Destinations Asia

High Demand for Disney’s Shanghai Resort May Prompt Early Expansion

Dec 11, 2013 4:00 am

Skift Take

Being within a three-hour drive of 330 million people, as the story says, offers a few advantages when you are running a theme park.

— Samantha Shankman

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Richard Stephenson  / Flickr

A Mickey Mouse character dances in a parade at Disney's largest park in Orlando, Florida. Richard Stephenson / Flickr


Walt Disney Co. may quickly enlarge its Shanghai resort after it opens in late 2015 in order to meet rising demand in the world’s most populous country, Chief Financial Officer Jay Rasulo said.

Shanghai Disney Resort will be almost 1,000 acres (404.7 hectares) in size when it opens, putting it third behind Walt Disney World in Orlando, Florida, and Disneyland Paris among the company’s resorts, Rasulo said at the UBS Global Media and Communications Conference in New York yesterday.

“We’re opening the park for a pretty healthy number of attendees but more importantly both we and our partners and the Shanghai government are eager and willing to expand rapidly after that,” Rasulo said.

Attendance could ultimately top the company’s second-most popular property, Tokyo Disney Resort, which has 28 million annual visitors, Rasulo said, reiterating remarks he made in September. Disney, the world’s largest theme park operator, is building a 29 billion-yuan ($4.78 billion) resort in Shanghai that will include two hotels and an outdoor recreational area.

The Burbank, California-based company owns 43 percent of the venture with the state-owned Shanghai Shendi Group Co., a consortium of three businesses, holding the rest.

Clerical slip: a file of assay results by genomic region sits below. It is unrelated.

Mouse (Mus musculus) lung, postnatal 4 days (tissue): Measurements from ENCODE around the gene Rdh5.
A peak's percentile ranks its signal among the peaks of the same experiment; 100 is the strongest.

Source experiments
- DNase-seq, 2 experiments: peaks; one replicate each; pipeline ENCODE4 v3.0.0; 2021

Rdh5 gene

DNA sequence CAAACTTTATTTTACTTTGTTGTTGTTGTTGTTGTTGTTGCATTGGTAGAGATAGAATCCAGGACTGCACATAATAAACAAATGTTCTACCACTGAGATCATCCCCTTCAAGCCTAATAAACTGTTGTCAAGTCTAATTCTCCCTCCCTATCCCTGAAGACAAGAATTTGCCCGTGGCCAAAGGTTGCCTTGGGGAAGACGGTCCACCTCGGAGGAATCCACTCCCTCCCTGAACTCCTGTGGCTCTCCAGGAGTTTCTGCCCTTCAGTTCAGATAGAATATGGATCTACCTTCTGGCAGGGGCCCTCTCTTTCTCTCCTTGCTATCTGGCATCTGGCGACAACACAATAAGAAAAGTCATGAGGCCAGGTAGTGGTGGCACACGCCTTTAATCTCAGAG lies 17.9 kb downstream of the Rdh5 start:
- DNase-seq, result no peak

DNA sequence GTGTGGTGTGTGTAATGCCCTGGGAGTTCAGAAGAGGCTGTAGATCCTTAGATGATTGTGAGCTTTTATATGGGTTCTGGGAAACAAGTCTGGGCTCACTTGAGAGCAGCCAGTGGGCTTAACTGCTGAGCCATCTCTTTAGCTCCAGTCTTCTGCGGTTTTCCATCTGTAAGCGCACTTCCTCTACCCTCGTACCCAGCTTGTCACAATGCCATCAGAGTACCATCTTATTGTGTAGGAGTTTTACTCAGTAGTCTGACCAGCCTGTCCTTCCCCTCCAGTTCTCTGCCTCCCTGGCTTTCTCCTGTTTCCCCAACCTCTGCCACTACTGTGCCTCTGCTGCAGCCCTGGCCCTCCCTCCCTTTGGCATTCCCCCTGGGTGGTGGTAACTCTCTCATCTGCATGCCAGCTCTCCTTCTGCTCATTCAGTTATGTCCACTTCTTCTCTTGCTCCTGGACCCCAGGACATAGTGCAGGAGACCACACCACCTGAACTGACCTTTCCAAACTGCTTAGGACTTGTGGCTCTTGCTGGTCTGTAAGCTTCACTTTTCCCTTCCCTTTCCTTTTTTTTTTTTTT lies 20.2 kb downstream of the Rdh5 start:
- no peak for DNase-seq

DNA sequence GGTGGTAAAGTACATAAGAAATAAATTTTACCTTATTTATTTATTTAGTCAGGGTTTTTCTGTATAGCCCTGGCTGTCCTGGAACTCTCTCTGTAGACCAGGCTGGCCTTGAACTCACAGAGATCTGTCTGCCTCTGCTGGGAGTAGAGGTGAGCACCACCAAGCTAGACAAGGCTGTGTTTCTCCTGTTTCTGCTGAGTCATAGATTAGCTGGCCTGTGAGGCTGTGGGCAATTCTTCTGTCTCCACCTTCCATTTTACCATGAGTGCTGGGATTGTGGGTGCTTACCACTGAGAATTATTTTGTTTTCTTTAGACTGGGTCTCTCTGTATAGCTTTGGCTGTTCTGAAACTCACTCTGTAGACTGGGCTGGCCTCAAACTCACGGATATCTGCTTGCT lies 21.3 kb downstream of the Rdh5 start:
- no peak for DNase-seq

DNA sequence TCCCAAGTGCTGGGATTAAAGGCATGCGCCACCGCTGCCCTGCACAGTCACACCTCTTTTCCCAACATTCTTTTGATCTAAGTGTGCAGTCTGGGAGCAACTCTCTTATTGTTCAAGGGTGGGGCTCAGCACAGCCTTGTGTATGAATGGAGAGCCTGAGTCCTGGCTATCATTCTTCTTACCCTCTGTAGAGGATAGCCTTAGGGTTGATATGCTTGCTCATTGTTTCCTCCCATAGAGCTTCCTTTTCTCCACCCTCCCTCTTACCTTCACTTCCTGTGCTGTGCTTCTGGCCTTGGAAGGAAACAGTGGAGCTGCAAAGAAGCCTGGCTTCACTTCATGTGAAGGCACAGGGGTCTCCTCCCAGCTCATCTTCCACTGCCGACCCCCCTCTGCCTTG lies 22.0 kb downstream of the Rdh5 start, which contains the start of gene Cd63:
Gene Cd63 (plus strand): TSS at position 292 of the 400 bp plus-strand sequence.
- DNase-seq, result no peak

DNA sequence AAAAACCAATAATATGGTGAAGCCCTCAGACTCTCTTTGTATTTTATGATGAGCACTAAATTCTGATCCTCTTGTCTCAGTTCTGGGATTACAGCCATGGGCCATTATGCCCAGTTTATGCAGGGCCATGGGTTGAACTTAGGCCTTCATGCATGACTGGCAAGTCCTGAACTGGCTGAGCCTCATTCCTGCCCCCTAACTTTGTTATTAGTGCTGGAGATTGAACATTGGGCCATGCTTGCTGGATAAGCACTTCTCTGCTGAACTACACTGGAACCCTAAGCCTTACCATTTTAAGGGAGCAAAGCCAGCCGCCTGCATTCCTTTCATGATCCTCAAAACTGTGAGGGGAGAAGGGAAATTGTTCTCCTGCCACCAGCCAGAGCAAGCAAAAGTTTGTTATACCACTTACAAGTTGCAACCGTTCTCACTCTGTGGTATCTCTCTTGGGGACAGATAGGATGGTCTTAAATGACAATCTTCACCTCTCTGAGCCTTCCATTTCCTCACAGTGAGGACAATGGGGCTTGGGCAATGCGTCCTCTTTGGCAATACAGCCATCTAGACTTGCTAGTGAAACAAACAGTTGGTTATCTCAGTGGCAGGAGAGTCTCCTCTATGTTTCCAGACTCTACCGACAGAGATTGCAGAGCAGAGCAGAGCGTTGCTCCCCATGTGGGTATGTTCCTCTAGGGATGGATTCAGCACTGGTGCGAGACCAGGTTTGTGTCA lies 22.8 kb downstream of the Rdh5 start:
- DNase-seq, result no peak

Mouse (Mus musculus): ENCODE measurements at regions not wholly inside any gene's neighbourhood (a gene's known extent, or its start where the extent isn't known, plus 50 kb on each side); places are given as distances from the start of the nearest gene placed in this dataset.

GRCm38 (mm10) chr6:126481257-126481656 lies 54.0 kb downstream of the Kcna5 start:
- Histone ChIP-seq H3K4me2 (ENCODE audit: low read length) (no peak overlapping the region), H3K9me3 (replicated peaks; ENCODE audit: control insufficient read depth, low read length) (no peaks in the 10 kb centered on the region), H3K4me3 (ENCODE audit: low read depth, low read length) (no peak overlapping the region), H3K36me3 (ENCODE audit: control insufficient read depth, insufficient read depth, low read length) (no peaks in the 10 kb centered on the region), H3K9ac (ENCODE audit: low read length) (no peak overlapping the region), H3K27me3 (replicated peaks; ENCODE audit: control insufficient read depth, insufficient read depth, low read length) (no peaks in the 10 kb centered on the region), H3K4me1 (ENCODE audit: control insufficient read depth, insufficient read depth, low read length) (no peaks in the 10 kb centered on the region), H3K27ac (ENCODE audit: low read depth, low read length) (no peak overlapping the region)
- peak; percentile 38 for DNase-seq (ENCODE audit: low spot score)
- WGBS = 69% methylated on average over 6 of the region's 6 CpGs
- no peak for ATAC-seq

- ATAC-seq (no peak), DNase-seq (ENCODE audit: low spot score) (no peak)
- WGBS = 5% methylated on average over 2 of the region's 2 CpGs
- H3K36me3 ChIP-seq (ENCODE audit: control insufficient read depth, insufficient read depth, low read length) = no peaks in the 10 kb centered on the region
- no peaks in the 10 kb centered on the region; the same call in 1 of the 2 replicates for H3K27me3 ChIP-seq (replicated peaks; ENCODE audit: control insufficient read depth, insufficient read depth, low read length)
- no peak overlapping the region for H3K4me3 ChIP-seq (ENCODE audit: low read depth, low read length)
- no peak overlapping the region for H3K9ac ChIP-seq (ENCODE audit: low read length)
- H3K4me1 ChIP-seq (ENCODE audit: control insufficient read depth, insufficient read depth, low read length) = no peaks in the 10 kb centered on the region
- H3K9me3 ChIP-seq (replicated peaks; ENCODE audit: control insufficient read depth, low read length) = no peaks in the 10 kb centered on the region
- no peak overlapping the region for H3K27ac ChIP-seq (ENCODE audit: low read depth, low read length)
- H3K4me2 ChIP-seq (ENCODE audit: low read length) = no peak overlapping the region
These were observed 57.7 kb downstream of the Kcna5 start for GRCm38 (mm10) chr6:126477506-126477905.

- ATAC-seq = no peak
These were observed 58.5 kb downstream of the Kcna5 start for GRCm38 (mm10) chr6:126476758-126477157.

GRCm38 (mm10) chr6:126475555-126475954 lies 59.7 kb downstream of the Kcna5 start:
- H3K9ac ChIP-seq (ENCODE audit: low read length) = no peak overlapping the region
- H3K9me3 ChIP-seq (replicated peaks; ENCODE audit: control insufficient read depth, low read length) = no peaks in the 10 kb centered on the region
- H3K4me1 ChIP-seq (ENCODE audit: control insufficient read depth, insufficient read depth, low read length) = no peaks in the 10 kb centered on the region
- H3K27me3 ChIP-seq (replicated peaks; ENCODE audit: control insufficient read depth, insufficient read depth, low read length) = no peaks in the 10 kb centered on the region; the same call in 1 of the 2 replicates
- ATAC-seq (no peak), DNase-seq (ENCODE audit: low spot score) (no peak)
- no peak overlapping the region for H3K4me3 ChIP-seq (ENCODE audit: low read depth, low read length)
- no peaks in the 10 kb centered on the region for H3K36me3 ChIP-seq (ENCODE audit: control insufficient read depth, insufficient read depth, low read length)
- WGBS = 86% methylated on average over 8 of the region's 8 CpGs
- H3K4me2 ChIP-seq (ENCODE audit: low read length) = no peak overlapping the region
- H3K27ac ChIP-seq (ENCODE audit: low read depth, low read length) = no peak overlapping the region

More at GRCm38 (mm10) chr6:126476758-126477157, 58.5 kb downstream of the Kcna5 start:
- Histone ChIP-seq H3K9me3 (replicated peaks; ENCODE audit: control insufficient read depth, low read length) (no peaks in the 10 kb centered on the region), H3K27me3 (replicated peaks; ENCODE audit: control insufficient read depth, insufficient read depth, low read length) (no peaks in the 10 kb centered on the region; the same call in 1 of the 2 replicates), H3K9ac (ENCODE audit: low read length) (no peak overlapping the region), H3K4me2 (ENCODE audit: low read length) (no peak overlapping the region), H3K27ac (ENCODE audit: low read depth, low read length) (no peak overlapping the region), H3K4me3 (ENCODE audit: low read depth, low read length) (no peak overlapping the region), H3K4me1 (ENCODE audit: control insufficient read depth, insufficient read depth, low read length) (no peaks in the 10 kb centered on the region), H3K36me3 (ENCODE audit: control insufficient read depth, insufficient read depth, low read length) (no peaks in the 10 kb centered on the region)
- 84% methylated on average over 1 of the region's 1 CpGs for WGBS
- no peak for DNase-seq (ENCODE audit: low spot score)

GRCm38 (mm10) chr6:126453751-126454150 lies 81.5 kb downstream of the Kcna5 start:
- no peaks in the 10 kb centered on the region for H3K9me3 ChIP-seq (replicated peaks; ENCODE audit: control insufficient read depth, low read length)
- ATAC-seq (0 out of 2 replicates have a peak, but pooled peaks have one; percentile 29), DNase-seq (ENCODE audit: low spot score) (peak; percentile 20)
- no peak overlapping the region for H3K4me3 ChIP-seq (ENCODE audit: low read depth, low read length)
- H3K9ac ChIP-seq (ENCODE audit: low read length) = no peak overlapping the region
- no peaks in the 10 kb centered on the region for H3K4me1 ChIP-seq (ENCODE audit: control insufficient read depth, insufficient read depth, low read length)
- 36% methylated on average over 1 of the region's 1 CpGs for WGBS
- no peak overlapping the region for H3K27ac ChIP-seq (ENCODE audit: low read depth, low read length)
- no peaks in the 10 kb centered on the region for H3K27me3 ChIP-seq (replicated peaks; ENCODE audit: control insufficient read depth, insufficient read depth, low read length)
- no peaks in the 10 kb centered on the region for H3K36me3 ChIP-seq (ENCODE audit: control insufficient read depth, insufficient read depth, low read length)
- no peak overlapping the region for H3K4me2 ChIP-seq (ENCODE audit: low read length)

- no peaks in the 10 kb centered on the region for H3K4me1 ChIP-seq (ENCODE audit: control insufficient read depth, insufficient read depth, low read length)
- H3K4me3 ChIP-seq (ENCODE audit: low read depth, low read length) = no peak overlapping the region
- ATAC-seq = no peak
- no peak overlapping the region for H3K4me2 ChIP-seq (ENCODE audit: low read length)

The resort is part of a larger focus by Disney on China, where entertainment spending by consumers has lagged the growth of the middle class, Rasulo said. The new park is within a three-hour drive of 330 million people, many of them young families, he said.

New Attractions

Disney in the past four years invested in new attractions at its Hong Kong resort, where business is now “growing in leaps and bounds,” Rasulo said.

The company said last month that its capital expenditures in its current 2014 fiscal year may be about $1 billion higher than 2013 due to the investment in the Shanghai park.

Last week, Disney announced its first corporate sponsor of the new park. Industrial & Commercial Bank of China Ltd. will feature its brand in the Garden of the Twelve Friends, part of an 11-acre compound at the center of the park where each animal of the Chinese Zodiac will be represented by a Disney or Pixar character.

“We believe we’re developing a park that will absolutely blow people away,” Rasulo said.

Shares of Disney rose 0.6 percent to $71.57 at the close in New York yesterday. The stock has gained 44 percent this year.

Editors: Ben Livesey and James Callan.

To contact the reporter on this story: Christopher Palmeri in Los Angeles at cpalmeri1@bloomberg.net. To contact the editor responsible for this story: Anthony Palazzo at apalazzo@bloomberg.net.

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